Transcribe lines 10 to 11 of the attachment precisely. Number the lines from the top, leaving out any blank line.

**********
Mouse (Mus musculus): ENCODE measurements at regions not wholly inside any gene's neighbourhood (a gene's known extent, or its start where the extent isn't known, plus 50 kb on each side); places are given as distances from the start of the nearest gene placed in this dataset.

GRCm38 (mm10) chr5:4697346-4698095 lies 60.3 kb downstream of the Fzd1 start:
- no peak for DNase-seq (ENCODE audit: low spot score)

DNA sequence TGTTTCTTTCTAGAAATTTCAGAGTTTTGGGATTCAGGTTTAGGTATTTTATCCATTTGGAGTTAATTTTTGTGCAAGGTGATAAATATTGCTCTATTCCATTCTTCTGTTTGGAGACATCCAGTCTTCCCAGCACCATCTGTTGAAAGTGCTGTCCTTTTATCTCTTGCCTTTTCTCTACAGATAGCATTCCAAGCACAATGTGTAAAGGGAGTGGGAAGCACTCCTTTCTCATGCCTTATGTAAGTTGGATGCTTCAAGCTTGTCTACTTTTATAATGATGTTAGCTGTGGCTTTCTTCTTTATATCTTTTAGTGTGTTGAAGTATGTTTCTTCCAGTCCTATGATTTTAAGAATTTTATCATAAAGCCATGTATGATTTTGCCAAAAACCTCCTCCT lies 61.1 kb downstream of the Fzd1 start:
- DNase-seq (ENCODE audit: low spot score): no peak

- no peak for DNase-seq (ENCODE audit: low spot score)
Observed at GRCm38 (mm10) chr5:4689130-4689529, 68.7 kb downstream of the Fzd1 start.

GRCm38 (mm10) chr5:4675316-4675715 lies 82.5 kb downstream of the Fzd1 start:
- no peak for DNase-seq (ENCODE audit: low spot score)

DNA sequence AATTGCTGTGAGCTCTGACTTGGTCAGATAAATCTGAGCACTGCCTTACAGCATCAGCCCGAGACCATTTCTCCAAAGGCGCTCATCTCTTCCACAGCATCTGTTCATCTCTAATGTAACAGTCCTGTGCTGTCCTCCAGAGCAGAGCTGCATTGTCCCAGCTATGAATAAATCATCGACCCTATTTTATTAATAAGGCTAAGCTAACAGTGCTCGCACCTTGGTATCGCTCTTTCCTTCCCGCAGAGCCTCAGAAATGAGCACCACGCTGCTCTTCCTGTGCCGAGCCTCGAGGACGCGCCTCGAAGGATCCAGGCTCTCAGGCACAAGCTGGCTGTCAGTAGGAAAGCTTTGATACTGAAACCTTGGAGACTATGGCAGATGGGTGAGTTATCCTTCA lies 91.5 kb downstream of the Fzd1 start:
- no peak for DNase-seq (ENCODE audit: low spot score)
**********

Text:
DNA sequence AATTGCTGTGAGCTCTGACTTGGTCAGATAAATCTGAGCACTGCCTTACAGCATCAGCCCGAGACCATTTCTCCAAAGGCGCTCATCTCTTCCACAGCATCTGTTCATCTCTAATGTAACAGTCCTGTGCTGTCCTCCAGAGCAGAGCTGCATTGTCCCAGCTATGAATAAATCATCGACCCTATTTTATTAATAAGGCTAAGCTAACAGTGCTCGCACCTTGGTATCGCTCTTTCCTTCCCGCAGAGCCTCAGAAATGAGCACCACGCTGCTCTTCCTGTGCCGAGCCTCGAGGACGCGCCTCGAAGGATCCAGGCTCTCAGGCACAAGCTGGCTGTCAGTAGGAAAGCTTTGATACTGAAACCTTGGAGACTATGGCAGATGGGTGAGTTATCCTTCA lies 91.5 kb downstream of the Fzd1 start:
- no peak for DNase-seq (ENCODE audit: low spot score)